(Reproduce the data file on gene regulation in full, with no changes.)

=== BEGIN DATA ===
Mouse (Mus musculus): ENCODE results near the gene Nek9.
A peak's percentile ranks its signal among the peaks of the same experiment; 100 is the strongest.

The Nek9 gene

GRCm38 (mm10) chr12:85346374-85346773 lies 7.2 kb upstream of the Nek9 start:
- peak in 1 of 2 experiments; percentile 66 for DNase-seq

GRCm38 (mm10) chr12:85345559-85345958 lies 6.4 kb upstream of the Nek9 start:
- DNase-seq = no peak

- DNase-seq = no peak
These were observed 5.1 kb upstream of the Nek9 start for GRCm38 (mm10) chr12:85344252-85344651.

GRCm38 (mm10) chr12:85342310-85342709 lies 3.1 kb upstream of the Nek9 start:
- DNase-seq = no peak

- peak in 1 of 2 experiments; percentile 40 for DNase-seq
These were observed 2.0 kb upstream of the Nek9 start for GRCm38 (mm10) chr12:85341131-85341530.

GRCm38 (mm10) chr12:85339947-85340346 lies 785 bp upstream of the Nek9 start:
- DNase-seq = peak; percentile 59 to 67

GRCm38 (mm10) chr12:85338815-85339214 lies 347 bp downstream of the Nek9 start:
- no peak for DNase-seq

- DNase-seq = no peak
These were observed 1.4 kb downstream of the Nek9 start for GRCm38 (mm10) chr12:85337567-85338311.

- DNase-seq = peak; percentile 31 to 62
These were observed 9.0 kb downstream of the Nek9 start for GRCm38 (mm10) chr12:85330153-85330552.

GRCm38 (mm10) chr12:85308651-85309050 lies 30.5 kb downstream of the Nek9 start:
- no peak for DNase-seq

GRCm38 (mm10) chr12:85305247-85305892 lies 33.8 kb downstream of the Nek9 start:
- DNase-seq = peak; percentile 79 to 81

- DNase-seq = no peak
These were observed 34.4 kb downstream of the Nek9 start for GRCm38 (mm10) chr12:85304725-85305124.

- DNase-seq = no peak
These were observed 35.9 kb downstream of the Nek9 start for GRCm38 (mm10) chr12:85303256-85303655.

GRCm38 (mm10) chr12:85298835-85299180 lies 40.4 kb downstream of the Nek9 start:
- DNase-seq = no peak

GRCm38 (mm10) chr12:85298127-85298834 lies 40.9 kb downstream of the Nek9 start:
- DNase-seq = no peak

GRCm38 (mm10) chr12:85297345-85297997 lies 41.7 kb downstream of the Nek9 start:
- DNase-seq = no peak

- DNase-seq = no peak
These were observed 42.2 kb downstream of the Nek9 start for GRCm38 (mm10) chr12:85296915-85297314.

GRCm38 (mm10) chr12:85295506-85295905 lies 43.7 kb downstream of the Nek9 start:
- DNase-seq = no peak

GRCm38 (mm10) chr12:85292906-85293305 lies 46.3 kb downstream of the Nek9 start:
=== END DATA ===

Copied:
Mouse (Mus musculus): ENCODE results near the gene Nek9.
A peak's percentile ranks its signal among the peaks of the same experiment; 100 is the strongest.

The Nek9 gene

GRCm38 (mm10) chr12:85346374-85346773 lies 7.2 kb upstream of the Nek9 start:
- peak in 1 of 2 experiments; percentile 66 for DNase-seq

GRCm38 (mm10) chr12:85345559-85345958 lies 6.4 kb upstream of the Nek9 start:
- DNase-seq = no peak

- DNase-seq = no peak
These were observed 5.1 kb upstream of the Nek9 start for GRCm38 (mm10) chr12:85344252-85344651.

GRCm38 (mm10) chr12:85342310-85342709 lies 3.1 kb upstream of the Nek9 start:
- DNase-seq = no peak

- peak in 1 of 2 experiments; percentile 40 for DNase-seq
These were observed 2.0 kb upstream of the Nek9 start for GRCm38 (mm10) chr12:85341131-85341530.

GRCm38 (mm10) chr12:85339947-85340346 lies 785 bp upstream of the Nek9 start:
- DNase-seq = peak; percentile 59 to 67

GRCm38 (mm10) chr12:85338815-85339214 lies 347 bp downstream of the Nek9 start:
- no peak for DNase-seq

- DNase-seq = no peak
These were observed 1.4 kb downstream of the Nek9 start for GRCm38 (mm10) chr12:85337567-85338311.

- DNase-seq = peak; percentile 31 to 62
These were observed 9.0 kb downstream of the Nek9 start for GRCm38 (mm10) chr12:85330153-85330552.

GRCm38 (mm10) chr12:85308651-85309050 lies 30.5 kb downstream of the Nek9 start:
- no peak for DNase-seq

GRCm38 (mm10) chr12:85305247-85305892 lies 33.8 kb downstream of the Nek9 start:
- DNase-seq = peak; percentile 79 to 81

- DNase-seq = no peak
These were observed 34.4 kb downstream of the Nek9 start for GRCm38 (mm10) chr12:85304725-85305124.

- DNase-seq = no peak
These were observed 35.9 kb downstream of the Nek9 start for GRCm38 (mm10) chr12:85303256-85303655.

GRCm38 (mm10) chr12:85298835-85299180 lies 40.4 kb downstream of the Nek9 start:
- DNase-seq = no peak

GRCm38 (mm10) chr12:85298127-85298834 lies 40.9 kb downstream of the Nek9 start:
- DNase-seq = no peak

GRCm38 (mm10) chr12:85297345-85297997 lies 41.7 kb downstream of the Nek9 start:
- DNase-seq = no peak

- DNase-seq = no peak
These were observed 42.2 kb downstream of the Nek9 start for GRCm38 (mm10) chr12:85296915-85297314.

GRCm38 (mm10) chr12:85295506-85295905 lies 43.7 kb downstream of the Nek9 start:
- DNase-seq = no peak

GRCm38 (mm10) chr12:85292906-85293305 lies 46.3 kb downstream of the Nek9 start: